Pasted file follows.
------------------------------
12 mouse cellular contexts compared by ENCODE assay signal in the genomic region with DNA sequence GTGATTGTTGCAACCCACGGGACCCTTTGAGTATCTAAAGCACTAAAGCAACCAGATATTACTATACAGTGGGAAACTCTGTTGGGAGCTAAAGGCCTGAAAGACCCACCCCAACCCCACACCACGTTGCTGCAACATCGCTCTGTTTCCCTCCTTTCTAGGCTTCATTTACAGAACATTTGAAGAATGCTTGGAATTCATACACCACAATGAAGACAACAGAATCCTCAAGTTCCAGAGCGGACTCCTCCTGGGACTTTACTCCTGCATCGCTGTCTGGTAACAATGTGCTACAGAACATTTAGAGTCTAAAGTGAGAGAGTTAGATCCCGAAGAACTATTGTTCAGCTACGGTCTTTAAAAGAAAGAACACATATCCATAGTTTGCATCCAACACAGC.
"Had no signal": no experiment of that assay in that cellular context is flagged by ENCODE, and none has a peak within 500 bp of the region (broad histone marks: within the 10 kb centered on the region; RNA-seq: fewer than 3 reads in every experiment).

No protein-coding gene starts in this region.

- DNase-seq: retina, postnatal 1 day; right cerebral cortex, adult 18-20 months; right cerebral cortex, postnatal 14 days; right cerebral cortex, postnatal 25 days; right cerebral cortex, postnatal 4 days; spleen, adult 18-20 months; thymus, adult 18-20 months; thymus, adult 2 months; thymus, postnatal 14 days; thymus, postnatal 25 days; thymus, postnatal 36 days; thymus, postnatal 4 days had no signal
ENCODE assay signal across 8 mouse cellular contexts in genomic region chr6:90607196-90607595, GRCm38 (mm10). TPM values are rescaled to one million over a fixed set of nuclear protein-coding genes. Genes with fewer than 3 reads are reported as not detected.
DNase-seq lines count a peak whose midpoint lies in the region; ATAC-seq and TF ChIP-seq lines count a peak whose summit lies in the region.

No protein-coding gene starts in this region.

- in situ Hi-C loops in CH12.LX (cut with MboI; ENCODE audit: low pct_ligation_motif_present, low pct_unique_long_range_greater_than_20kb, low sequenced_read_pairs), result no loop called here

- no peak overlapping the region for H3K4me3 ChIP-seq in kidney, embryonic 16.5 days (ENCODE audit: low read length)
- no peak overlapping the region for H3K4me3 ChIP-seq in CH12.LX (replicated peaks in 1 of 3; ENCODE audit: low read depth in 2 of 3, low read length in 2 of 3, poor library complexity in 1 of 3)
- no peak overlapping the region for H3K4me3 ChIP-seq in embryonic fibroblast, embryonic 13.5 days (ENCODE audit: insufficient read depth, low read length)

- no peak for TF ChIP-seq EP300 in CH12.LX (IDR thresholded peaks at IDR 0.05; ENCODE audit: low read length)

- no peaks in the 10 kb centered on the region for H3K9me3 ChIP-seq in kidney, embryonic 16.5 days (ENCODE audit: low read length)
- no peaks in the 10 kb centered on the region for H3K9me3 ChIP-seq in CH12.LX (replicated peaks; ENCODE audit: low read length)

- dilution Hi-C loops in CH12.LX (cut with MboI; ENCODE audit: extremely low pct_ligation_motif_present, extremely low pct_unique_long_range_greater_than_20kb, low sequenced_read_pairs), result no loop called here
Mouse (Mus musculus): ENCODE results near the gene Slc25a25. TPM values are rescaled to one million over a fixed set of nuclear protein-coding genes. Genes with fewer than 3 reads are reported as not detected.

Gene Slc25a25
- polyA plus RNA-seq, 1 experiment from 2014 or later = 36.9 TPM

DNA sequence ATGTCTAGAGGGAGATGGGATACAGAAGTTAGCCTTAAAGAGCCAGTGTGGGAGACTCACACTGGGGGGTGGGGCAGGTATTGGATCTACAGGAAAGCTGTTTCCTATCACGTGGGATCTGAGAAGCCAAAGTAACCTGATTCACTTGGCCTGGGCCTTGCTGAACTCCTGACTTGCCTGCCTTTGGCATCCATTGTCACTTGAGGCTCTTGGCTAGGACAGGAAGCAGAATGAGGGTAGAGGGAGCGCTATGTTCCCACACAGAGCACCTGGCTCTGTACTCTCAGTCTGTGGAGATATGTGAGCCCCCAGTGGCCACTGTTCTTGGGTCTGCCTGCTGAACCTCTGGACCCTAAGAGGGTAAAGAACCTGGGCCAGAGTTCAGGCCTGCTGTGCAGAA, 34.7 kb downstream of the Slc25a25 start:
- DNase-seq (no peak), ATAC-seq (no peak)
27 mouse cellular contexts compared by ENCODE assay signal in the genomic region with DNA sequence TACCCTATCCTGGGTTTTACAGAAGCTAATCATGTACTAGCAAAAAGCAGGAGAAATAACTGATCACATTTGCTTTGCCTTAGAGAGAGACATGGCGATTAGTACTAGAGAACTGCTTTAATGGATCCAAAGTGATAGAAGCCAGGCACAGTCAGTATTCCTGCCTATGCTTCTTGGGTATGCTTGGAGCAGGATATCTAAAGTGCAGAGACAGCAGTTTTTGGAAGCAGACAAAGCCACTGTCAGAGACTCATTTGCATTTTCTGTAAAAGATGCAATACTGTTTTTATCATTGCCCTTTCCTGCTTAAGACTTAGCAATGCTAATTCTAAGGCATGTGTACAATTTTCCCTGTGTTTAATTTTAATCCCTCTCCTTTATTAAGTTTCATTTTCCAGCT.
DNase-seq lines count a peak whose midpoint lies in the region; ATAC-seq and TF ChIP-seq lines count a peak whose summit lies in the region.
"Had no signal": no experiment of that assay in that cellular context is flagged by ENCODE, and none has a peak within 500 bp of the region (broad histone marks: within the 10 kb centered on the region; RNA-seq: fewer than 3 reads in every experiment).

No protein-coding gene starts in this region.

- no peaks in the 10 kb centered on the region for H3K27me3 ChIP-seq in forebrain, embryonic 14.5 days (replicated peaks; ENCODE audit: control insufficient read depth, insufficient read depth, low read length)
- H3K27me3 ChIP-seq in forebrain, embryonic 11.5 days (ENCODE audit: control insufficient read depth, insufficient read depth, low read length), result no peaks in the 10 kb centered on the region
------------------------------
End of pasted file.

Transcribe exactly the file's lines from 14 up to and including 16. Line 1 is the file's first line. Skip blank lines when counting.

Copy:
- no peaks in the 10 kb centered on the region for H3K9me3 ChIP-seq in CH12.LX (replicated peaks; ENCODE audit: low read length)

- dilution Hi-C loops in CH12.LX (cut with MboI; ENCODE audit: extremely low pct_ligation_motif_present, extremely low pct_unique_long_range_greater_than_20kb, low sequenced_read_pairs), result no loop called here
Mouse (Mus musculus): ENCODE results near the gene Slc25a25. TPM values are rescaled to one million over a fixed set of nuclear protein-coding genes. Genes with fewer than 3 reads are reported as not detected.